Between performances, their caged menagerie had haunted grey roads. Travelling between towns, their spectacle speeding down motorways, he would lose himself in fatalistic reveries. What would happen if they crashed? He imagined jack-knifed lorries, impromptu cocktail shakers releasing angry, bewildered beasts: lions ranging the hard shoulder, puzzled tigers thrown by the unimpeded stampede of traffic, further pile-ups as rubbernecking motorists caught sight of their activities. Blaze raging, a fleet of tiny cars to the rescue, a conga of clowns dispensed to douse the flames with soda siphons.

Options limited, he considered other extremes. He had read about the illegal sales of dangerous pets, shadily traded black market beasts. Thus far, he had failed to stumble upon such backroom deals, exotic stock from the back of a lorry. Such hapless adoptions seemed rifer overseas. Like everything else, they could be sourced online no doubt, but it wasn’t just the logistics of acquisition that posed a problem. Where would the beast live? His caravan’s cat swinging dimensions were restrictive as they were. If he could persuade it to adapt to such a tin-canned life how would he conceal or clean it? A pre-dawn raid on the shower block to hose it down, to rinse its dirt-dreadlocked mane? His situation, he conceded, was not suitably accommodating.

Unexercised, he fattened, filled his home’s constrictions, struggled further with the condensed obstacles of his living space. About him, lion figurines shouldered dust. Oftentimes, unwilling to negotiate the convolutions of his bedroom’s canopy door – a squeeze at the best of times, but an acrobatic feat when full of the drink – he would awake on the floor having slunk drunkenly from the sofa. His alarm call: the lapping tongue of a tabby cat.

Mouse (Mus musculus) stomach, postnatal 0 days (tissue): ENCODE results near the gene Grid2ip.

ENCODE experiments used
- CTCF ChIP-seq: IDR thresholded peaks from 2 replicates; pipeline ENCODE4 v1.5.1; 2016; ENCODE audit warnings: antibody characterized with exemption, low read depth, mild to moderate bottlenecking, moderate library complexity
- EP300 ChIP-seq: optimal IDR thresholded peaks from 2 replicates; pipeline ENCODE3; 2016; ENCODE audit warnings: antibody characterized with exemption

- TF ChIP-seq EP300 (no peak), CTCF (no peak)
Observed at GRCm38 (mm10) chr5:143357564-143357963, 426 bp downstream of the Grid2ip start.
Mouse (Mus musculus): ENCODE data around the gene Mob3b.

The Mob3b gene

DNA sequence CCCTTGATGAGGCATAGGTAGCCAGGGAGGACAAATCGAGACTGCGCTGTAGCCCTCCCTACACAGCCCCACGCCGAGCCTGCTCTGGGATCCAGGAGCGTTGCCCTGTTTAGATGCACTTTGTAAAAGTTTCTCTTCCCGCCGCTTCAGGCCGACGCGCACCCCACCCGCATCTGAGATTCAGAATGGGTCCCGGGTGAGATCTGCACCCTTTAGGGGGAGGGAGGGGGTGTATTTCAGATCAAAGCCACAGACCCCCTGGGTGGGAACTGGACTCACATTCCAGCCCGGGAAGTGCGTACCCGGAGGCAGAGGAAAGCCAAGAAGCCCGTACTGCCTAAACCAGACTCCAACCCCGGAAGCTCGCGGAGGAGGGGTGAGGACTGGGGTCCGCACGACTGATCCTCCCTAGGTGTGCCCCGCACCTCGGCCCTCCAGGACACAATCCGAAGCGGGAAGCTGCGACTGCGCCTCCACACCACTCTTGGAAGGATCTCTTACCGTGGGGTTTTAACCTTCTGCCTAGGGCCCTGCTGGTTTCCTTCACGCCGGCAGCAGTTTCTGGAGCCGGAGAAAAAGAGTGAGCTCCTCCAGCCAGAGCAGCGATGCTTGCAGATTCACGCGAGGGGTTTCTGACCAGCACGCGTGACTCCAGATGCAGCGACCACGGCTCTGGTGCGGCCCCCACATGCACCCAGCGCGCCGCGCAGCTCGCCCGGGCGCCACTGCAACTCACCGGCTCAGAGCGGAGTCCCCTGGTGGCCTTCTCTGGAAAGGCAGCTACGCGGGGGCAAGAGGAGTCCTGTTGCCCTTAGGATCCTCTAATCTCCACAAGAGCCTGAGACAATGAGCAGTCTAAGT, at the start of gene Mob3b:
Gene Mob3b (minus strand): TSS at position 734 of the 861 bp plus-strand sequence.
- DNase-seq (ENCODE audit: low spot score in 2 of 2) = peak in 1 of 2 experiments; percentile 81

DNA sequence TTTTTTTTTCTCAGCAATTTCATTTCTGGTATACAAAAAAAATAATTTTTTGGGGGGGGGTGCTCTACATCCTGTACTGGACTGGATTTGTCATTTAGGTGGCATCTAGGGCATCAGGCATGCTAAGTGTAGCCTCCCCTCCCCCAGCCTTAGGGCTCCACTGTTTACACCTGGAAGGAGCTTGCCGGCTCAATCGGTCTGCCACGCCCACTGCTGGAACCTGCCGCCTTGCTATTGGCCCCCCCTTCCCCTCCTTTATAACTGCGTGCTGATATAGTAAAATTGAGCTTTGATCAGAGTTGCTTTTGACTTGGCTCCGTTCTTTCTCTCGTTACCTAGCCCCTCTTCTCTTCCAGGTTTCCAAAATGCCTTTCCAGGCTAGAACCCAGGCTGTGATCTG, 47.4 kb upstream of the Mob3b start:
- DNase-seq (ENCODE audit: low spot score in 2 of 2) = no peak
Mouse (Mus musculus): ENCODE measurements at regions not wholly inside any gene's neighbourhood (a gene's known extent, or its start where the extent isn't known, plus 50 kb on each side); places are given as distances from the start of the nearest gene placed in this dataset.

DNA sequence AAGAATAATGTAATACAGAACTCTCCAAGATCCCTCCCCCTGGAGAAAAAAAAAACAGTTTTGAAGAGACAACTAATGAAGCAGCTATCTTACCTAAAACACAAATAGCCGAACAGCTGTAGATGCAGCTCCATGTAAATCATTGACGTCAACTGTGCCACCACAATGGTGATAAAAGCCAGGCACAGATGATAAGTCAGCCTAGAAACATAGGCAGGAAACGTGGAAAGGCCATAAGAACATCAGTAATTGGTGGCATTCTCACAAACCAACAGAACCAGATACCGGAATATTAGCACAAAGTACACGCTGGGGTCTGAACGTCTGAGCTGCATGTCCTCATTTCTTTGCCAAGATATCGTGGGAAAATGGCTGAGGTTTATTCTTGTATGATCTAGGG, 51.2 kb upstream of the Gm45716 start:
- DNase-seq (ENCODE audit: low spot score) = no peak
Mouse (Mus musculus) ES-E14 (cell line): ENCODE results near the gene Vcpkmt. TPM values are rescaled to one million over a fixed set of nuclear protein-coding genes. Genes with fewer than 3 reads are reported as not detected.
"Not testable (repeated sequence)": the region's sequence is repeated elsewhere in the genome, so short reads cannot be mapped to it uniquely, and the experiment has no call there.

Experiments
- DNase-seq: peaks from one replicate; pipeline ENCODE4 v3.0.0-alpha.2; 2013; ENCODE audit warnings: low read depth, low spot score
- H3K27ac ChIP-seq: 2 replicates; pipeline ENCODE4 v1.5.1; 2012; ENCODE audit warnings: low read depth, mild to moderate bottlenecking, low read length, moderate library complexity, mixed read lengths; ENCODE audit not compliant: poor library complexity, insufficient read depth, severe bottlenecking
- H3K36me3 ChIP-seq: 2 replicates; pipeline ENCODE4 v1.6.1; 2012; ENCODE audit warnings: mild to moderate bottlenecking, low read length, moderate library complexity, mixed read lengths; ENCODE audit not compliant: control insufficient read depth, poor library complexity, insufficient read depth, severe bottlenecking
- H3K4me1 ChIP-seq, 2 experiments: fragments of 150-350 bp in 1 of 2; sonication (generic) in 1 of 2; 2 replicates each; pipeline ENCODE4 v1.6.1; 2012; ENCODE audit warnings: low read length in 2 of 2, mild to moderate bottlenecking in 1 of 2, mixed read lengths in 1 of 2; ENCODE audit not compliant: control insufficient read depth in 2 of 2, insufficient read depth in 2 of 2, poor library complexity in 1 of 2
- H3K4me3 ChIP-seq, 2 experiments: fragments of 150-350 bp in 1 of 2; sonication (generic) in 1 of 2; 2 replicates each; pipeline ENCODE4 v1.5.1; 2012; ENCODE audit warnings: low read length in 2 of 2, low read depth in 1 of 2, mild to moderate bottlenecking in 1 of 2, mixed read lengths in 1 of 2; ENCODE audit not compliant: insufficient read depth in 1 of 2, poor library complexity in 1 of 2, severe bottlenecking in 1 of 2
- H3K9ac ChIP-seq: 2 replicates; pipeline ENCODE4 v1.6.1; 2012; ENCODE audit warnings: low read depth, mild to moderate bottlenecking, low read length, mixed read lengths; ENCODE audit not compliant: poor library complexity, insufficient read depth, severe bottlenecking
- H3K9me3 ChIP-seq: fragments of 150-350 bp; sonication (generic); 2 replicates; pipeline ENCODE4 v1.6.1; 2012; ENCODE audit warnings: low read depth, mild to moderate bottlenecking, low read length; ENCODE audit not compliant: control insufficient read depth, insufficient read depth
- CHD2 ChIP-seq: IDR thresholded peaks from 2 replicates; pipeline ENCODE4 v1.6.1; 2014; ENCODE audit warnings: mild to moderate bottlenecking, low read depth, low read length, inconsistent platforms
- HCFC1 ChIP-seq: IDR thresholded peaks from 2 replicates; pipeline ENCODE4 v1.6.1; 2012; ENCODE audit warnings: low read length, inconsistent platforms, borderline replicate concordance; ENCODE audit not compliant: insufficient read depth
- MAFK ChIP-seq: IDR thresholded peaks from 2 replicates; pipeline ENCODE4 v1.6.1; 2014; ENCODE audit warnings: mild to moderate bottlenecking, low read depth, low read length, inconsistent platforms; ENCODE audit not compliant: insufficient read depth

He no longer had the appetite to look after himself. Scooped from a tin though they were, his cat now ate more elaborate meals than he did. No longer did he sit at trestle tables, nestled between clowns and acrobats; his memories: deleted Fellini scenes. With the drooping antennae of his unwaxed moustache, forlorn, he made for a down-and-out Dali.

Confined, his mind turned to past events, a rush of candyfloss flashbacks. On a two-seater sofa, slumped, he summoned himself in all his pomp. Drink mired, he entered disorientating states, slipped addled between the past and present, reacted to roars that weren’t there. A rage surged through him. His caravan became a site of disarray, its floor a mosaic of smashed crockery and whipped figurines. His cat, fearful of being swung, departed.



Boarding a bus, he headed towards an out of town zoo, a place where he remained unknown. Through the turnstiles, familiar roars beckoned him. Half-heartedly he had conjured his plan. Evading security staff, he displayed a late grace and agility in gaining access to the lion’s enclosure. With what flourish he could muster, he whipped off his tired overcoat. Unconcealed he revealed his red coattails, donned a black top hat and slipped his whip from a deep pocket. Scrambling issues prevented further accoutrements: he would face his foe chairless.

An alien in this ersatz jungle, once more he drew a crowd. Panicked security guards, uncertain what to do, led the charge; tinny transmissions from walkie-talkies alerted visitors. Coaxing him from the enclosure – his imagined ring – would prove difficult. Such invasions did not tend to end well. Playing dead, perversely, would be his best hope of getting out alive. But he was in no mood to lie down.

Between Do Not Feed the Animal signs, spectators peered. As he approached the first lion, padded tentatively towards reasserting his dominion, the gathered crowd watched open-jawed. This would be his last hurrah, a final administering of his whip-cracking mastery. The lion roared. Behind a chain-linked fence, dumbstruck punters raised their phones to the spectacle. Zooming in, a hundred screens flooded red.

'Lion Tamer Blues' was published in Popshot's 10th issue, The Wild Issue, which has now sold out. To ensure that you never miss a future issue of the print magazine, subscribe from just £10 a year.